If Russia’s near-term goal is partition, how might it be achieved? From a military perspective, Russia’s preferred tactics have begun to take shape. Russia is deploying extra manpower from wherever it can find it, such as 1,000 Wagner Group private military contractors, 2,000 troops from Georgia, ‘volunteers’ from Chechnya and South Ossetia, and allegedly, forced conscripts. Syrian mercenaries, which did Russia’s bidding in Libya alongside Wagner forces, could soon be added to the mix.
These forces will likely be used to hold the lines in the Donbas while the offensive forces that attacked cities, such as Kyiv and Chernihiv, resupply in Belarus and are redeployed to the eastern front.
While an amphibious landing on Odesa remains a remote prospect, Russia will continue to leverage its naval supremacy to restrict Ukraine’s access to the Sea of Azov and Black Sea, and capitalise on its growing aerial dominance.
Will these tactics work? Russia’s extensive experience with attritional war and willingness to use scorched-earth tactics, which also defined its 1999-2000 offensive in Chechnya and campaign in Syria, could cause it to gain ground in the short-term.
If Mariupol falls, Russia will secure its elusive land bridge from Crimea to Donbas, and even more importantly, be on the cusp of uniting the Donetsk oblast under its control. The Luhansk People’s Republic is estimated to control 93 per cent of the Luhansk oblast, and Russia has already occupied swathes of valuable terrain in eastern Ukraine. Subjugating larger cities, such as Odessa and Kharkiv, is a harder task, but the prospect of a Russian military success is greater than in its regime-change mission in Kyiv. Russia will also continue striking fuel depots and munitions facilities in western Ukraine to limit Kyiv’s resupply capacity.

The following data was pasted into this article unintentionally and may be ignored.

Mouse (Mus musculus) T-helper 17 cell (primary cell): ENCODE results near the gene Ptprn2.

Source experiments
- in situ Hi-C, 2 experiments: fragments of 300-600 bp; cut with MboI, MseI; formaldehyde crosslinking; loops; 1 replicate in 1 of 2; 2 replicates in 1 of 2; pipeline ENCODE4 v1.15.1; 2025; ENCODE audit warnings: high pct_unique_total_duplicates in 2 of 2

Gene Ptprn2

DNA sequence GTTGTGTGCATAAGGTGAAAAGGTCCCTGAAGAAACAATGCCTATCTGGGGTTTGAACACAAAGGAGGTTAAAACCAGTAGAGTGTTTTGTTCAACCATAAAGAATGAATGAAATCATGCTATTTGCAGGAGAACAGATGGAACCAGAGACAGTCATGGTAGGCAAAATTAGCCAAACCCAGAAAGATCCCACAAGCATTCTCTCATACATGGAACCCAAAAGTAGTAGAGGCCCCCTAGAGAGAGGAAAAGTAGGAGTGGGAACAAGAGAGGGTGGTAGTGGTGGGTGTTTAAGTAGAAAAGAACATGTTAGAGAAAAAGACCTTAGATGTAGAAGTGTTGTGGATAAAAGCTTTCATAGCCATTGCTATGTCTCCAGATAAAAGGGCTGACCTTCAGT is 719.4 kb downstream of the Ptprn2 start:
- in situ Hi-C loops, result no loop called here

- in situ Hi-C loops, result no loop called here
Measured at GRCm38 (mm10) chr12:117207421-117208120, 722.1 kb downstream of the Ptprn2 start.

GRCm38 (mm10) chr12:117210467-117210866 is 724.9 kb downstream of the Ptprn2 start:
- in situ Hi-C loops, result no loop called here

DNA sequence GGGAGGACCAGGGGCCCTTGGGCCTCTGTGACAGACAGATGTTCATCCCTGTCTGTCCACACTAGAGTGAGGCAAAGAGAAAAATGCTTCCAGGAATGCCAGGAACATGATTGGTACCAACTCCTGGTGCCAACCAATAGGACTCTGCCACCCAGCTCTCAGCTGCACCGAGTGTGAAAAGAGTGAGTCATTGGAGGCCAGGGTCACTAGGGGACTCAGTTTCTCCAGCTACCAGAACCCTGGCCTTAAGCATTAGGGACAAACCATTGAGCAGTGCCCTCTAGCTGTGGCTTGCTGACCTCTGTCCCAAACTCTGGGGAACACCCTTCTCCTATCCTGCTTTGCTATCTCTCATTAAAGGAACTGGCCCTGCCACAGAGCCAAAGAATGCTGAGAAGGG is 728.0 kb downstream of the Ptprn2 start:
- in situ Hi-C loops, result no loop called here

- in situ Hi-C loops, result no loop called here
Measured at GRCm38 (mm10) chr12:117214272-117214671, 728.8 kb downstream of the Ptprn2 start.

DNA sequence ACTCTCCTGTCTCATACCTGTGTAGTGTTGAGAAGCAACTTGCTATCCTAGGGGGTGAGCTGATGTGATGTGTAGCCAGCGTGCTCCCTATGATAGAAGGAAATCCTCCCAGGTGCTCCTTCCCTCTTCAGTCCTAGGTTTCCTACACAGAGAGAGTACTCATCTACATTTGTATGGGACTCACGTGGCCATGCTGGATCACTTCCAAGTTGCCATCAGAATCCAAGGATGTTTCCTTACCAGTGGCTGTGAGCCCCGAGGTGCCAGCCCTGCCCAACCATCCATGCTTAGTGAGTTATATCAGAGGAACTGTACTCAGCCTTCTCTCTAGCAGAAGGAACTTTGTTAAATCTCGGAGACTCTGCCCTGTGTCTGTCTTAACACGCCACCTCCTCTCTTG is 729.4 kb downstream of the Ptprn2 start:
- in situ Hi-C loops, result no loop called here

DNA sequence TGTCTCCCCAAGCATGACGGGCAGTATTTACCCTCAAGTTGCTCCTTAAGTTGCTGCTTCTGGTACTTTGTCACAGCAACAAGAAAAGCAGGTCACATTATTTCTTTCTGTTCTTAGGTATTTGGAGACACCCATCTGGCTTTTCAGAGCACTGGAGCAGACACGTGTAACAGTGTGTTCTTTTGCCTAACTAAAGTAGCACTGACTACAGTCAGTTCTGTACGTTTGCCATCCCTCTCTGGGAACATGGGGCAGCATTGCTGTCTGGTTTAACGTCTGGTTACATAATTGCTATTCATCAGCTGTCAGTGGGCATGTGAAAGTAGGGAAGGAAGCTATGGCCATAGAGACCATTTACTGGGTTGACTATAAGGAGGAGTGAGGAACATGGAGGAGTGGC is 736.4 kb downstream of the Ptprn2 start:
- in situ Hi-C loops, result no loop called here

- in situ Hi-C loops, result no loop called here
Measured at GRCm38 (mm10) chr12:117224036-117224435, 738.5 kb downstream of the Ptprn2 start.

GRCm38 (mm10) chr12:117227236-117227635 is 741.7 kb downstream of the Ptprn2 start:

If Russia succeeds in achieving a de facto partition of Ukraine, its next moves are uncertain. Polish prime minister Mateusz Morawiecki predicted Russia will return to negotiations from a position of strength once it seizes control of one-third of Ukraine. While diplomacy might be the rational choice, Putin’s legacy to his core supporters could hinge on achieving the seemingly impossible: the subjugation of Ukraine.
During the Istanbul talks, Russian state media featured dire warnings about negotiations with ‘Ukrainian Nazis’ and predictions that a settlement will lead to another war, much like how the 1996 Khasavyurt Treaty with Chechen separatists paved the way for the rise of Islamic extremism and the Second Chechen War.
Key figures in the Russian Ministry of Defence and State Duma, as well as the Kremlin’s regional partners, such as Chechnya’s strongman Ramzan Kadyrov, continue to equate Moscow’s ‘denazification’ objective with regime change. The Russian public has united around the narrative of Nato aggression and Russian officials describe the war in existential terms.
As Putin fears backlash from hawks in his orbit more than anti-war demonstrators, a renewed Russian assault on Ukraine’s major cities remains a possibility.
Prospects for a swift resolution to the crisis appear remote and a long attritional war looms. The West faces a hard choice between decisive action, which will save Ukraine and the existing European security system, or a reversion to the familiar tactics of appeasement and insufficient actions that enabled Putin’s devastating wars in Georgia, Syria, and Ukraine.